On 02/08/2013 I returned to dialysis treatments after an absence of about 6 years.
I had been on Dialysis treatments previously for 10 months beginning 11/07/2006, and then was told by my Kidney Dr that I could discontinue treatments.
To put this all into perspective I will tell what happened to me as I started my journey into the rabbit hole of End Stage Renal Disease (ESRD).
I had been out on the weekend surrounding the holloween celebration. I had been out on Friday night dancing, without incident. On Saturday evening, I was dancing as well. The first thing I noticed different about myself that night, is I had trouble picking up my feet, and had a little bit of confusion. I sometimes barely stumbled between partners (was Contra dancing - much like Square Dancing — very vigorous.)
When we finished that set, I sat to rest, thinking it would pass, Soon the dance broke for snacks. I started eating snacks, when all of a sudden I felt nauseated and wanted to vomit. I went outside and did vomit. I came back in and tried the snacks again. More nausea and vomiting, and then I was so dired!. So I decided to go to my car and reline the seat and perhaps sleep a bit. Eventually I woke and was able to drive home and go to bed.
The next day was "All saints day" at my church. It was a festival day and there were a lot of activities between the 2 worship services. I then, as was my custom at that time, go to the library to get online. Then the rest of the night was when I went to a regular dance class teaching the "East Coast Swing" During that class I started feeling nauseous. And decided to cut my class short and go home.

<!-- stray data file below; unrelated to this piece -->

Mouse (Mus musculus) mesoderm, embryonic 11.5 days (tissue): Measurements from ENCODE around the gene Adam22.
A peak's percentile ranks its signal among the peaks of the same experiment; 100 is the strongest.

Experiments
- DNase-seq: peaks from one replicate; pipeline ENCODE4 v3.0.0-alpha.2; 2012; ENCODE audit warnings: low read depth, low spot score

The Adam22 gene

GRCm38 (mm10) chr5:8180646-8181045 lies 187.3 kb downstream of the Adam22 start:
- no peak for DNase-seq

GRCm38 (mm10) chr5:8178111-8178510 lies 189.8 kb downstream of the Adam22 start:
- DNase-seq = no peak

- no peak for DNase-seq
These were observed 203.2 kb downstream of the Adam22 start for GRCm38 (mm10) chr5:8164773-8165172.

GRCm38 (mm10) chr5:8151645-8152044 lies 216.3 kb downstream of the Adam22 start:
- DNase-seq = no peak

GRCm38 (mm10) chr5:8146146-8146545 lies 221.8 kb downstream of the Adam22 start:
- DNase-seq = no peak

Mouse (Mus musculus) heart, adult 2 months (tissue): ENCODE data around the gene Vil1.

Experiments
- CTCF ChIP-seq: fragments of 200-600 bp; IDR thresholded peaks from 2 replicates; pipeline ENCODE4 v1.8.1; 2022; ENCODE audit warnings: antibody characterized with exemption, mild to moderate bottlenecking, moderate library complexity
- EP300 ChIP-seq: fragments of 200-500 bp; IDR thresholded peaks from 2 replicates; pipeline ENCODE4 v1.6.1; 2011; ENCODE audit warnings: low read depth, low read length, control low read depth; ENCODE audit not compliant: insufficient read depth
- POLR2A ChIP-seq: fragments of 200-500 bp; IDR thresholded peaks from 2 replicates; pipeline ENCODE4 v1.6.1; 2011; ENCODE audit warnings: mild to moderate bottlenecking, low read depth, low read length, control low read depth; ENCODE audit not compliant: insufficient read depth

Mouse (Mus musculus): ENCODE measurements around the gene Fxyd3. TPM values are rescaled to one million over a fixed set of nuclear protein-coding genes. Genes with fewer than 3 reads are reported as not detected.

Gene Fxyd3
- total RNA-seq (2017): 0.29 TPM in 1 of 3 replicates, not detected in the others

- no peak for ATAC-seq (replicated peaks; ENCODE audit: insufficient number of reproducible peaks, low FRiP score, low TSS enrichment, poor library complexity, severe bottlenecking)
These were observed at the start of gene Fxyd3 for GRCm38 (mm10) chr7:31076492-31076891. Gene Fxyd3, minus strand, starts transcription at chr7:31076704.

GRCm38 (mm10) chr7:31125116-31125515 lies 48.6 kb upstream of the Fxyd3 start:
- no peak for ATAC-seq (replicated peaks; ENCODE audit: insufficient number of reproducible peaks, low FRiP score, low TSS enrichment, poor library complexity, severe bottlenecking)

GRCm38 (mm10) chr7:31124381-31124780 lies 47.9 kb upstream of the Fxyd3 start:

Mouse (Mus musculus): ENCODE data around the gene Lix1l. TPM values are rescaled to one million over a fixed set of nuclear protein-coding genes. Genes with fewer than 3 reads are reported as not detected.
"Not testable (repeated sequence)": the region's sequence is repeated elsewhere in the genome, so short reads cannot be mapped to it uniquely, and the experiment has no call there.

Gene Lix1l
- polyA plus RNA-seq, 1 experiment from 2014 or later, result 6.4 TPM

Unbeknownst to me at that time, I had many of the signs of ESRD. (See the whole list in the article here ~ http://www.aurorahealthcare.org/yourhealth/he... )
I woke up the "next day" but it really wasn't the next day. It was my son's birthday and he came to go out for lunch together. I went to bed on the night of Nov 1, and woke up the morning of Nov 7.
My son Jonathan knew there was something wrong with me and wanted me to go to the ER. I thought there was nothing wrong with me, but I finally gave in and decided to humor him.
In the Triage they did the blood tests and the urine tests. When I was escorted to an exam room in the ER, the Drs told me that my kidneys had shut down due to an infection. I was going to need dialysis. So I was taken to the OR and put under ansesthesia. They had to put a tube into my chest and my heart. (you can see a pic of the tube placed in my heart as a "central veinous catheter" here ~ http://www.google.com/imgres?hl=en&sa=X&a...
I don't know how long in surgery, nor do I know how long I was in ICU. But I was dialized at least a couple of times in ICU.
When discharged from the Hosiital, I was assigned to a dialysis clinic.
MYTYPICAL VISIT TO THE DIALYSIS CLINIC TODAY.
This is the procedure I currently follow for dialysis treatments today: When I get there I go to buzz in at the desk. When I am called in, I am told which recliner will be mine for treatment. I put my bag and coat near the recliner, and then go over to the scale for my weight. I get my weight in Kg and write it on a paper and give it to my tech. That tells them how much water they will need to take off of me during the 4 hr treatment.
I then walk over to my recliner and the tech places my right arm into the BP cuff. They take my BP standing and then sitting up. Another reading is taken after I am placed on treatment and reclining. (Orthostatic BP)
The RN checks my lungs with fhe stethoscope and listens to my heart. And checks my legs for signs of Edema, usually once my feet are elevated.
Then it gets down to the business of getting me hooked onto the dialysis machine, which has already been prepared for my treatment. (see the machine prep for treatment here ~ http://www.youtube.com/watch?v=nw-_kmD7Nns )
My Tech for the night unrolls the paper pad with the needles and other incidentals needed for their insertion.
After having my skin prepared on my fistula site, I must hold my arm very still. My dialysis tech for the night gets the 2 needles out. These needles may be seen in a brief video here ~ http://www.youtube.com/watch?v=5XsENW8yHdg (no it is not my voice on the video) I believe I heard him say the gague was 15, and the wings were blue as in the video. You may view an illustration of them here ~ http://russia.fmc-ag.com/files/FistulaNeedles...